This happens because too many receptors for the growth factor EGF which are found on the surface of the cell join together to form pairs. These pairs start a signal chain into the cell, culminating in unrestricted growth.
Labeling of the EGFR with gold nanoparticles vizualizes its dimerisation
Now, scientists at the INM – Leibniz Institute for New Materials have for the first time been able to show this pairing in human cancer cells on individual receptors using gold nanoparticles.
The results were recently published in the online journal Scientific Reports.
“It has never before been possible to show the mechanism of pairing in individual receptors in whole cells”, explains Diana Peckys, a human biologist at the INM. “Up to now, biochemical methods in which the cells are either in principle destroyed or only ever receive calculated mean values from the observation of many receptors have been used”, she goes on. “We examined the arrangements of individual receptors in pairs and in smaller groups. This was possible because we were able to show the individual receptors on the intact cell under an electron microscope.”
To do this, researchers marked the growth factor EGF using gold nanoparticles with a diameter of around ten nanometers. At the same time, they worked with a special measuring and preparation technique that makes it possible to examine whole cells in their natural fluid state in the nanometer range under a scanning electron microscope. They used these combined methods with a resolution of three nanometers to for the first time show on a one to one basis that EGF binds to the receptor and form pairs and clusters.
In addition to experimentally proving previous theoretical calculations, the team from the Innovative Electron Microscopy Program Area is now stepping up its work with German cancer researchers. “With our new measuring method, we are keen to focus in the future on investigating how different cancer drugs influence pairing and grouping of the EGFR and similar related receptors. Observing these processes in terms of individual molecules on intact cells opens up new prospects for cancer research”, the electron microscope expert sums up.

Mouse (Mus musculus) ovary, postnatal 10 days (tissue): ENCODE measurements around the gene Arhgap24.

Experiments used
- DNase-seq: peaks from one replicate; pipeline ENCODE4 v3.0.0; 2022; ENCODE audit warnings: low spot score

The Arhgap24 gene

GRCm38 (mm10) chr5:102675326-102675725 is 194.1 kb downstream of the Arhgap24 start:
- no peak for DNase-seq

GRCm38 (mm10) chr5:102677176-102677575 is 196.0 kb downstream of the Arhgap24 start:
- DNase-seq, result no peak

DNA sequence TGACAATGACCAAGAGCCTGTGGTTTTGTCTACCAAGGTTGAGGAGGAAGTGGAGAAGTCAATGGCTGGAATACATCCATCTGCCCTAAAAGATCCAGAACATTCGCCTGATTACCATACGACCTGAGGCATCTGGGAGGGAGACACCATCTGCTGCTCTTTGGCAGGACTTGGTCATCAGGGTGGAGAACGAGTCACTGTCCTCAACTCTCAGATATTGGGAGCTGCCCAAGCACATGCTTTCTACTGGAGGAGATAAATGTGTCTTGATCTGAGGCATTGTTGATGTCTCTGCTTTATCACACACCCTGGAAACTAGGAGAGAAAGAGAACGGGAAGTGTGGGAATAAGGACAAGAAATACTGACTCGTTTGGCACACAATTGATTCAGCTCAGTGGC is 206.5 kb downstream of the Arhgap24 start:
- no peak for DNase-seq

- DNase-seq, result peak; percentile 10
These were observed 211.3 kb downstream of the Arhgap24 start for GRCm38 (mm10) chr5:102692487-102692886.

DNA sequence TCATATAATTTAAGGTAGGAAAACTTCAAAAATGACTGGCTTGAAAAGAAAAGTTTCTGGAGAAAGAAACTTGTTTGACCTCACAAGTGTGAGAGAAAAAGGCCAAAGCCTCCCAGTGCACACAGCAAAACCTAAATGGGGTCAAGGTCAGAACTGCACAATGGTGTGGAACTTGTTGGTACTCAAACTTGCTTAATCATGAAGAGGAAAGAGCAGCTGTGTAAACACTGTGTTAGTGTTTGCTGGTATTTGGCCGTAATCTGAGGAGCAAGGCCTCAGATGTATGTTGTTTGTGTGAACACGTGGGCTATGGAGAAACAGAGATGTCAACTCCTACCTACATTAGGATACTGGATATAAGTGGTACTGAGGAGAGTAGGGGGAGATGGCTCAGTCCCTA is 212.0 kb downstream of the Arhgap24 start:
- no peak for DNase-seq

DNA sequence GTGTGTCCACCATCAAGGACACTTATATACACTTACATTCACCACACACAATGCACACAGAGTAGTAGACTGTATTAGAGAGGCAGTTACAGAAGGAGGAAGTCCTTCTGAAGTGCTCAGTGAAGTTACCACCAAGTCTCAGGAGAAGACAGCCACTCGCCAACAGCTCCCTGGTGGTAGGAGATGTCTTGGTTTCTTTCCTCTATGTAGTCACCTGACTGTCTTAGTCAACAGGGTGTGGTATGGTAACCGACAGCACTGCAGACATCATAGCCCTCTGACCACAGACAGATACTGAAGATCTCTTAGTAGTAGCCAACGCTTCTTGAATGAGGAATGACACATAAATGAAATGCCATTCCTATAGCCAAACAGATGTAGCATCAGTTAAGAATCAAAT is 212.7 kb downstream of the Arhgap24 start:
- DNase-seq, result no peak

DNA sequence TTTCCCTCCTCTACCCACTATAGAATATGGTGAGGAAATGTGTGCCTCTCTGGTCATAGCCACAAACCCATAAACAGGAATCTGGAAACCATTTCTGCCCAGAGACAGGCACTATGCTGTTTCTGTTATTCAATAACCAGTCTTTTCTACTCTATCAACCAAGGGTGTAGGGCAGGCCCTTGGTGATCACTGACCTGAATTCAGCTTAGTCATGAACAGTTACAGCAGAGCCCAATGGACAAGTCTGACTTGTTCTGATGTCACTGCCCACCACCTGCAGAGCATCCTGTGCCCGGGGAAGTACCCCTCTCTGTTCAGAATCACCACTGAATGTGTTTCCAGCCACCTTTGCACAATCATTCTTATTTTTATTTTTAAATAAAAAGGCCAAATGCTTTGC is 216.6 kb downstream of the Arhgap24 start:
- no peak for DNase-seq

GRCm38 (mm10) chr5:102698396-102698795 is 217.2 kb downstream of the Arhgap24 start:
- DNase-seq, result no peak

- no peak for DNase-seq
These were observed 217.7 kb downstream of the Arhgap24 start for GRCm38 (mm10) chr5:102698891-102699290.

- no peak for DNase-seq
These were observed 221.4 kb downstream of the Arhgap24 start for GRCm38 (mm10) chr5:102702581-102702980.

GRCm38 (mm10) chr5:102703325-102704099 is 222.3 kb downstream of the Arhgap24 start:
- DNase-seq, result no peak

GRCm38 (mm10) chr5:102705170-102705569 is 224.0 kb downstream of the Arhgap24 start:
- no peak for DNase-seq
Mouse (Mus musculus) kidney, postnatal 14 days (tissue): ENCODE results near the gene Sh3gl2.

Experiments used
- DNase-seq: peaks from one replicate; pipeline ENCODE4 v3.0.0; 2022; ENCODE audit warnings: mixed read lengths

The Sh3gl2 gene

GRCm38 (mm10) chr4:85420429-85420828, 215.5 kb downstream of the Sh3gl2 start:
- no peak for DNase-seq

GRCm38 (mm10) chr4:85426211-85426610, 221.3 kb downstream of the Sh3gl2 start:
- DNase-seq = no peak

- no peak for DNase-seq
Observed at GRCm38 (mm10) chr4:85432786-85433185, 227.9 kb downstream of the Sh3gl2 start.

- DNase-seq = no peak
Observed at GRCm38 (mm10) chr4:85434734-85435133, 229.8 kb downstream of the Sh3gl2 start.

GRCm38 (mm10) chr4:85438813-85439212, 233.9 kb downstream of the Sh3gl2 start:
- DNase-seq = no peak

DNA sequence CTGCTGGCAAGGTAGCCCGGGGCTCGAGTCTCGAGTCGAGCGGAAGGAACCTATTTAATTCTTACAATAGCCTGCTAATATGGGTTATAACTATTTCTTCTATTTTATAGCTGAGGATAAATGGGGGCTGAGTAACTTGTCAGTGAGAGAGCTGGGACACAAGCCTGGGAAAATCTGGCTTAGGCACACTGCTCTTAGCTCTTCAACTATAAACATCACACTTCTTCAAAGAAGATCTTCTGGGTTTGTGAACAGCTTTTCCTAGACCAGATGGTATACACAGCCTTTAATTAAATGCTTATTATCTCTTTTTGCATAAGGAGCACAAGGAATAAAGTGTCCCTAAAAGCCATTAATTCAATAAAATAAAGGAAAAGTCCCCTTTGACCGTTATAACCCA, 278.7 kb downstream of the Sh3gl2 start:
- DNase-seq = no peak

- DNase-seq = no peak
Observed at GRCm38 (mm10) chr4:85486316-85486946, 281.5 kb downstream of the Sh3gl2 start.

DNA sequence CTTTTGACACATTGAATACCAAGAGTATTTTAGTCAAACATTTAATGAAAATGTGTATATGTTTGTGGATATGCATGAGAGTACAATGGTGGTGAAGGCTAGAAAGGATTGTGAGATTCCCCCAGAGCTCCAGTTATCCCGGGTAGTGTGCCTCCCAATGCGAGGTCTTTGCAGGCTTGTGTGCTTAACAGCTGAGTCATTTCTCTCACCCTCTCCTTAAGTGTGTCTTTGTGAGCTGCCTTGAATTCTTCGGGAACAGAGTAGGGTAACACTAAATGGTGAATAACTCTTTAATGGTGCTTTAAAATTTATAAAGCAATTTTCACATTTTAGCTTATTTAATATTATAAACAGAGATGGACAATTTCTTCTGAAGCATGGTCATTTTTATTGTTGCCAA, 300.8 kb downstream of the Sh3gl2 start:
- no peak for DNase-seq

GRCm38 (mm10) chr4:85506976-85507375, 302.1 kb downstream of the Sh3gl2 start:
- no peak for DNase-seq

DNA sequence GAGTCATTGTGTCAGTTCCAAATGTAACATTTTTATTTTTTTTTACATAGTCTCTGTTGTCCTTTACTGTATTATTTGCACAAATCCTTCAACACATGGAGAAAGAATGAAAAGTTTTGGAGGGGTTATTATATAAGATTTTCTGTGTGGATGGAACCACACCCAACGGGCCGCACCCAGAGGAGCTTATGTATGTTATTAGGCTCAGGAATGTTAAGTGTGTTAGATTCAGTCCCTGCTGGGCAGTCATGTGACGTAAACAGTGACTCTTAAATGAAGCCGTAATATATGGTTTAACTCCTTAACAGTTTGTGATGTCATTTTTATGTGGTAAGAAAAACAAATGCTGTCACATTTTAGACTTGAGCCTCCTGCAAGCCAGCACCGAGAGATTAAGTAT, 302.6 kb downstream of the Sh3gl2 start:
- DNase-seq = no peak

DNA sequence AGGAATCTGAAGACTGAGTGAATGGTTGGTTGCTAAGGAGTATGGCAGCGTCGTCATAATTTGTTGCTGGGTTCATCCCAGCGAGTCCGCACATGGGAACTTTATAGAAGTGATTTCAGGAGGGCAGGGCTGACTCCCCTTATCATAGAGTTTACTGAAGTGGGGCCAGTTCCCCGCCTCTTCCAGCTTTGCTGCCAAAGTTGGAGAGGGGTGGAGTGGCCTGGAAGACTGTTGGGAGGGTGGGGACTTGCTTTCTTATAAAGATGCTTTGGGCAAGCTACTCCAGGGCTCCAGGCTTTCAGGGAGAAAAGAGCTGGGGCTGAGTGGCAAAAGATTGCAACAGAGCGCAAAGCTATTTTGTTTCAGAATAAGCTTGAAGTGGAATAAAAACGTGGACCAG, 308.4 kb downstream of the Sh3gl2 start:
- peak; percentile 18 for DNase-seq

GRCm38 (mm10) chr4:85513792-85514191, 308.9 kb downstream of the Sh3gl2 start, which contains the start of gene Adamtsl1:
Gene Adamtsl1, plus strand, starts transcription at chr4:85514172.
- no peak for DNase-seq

INM – Leibniz Institute for New Materials, situated in Saarbruecken, is an internationally leading centre for materials research. It is an institute of the Leibniz Association and has about 190 employees.
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Controlling electronic current is essential to modern electronics, as data and signals are transferred by streams of electrons which are controlled at high speed. Demands on transmission speeds are also increasing as technology develops. Scientists from the Chair of Laser Physics and the Chair of Applied Physics at Friedrich-Alexander-Universität Erlangen-Nürnberg (FAU) have succeeded in switching on a current with a desired direction in graphene using a single laser pulse within a femtosecond ¬¬ – a femtosecond corresponds to the millionth part of a billionth of a second. This is more than a thousand times faster compared to the most efficient transistors today.
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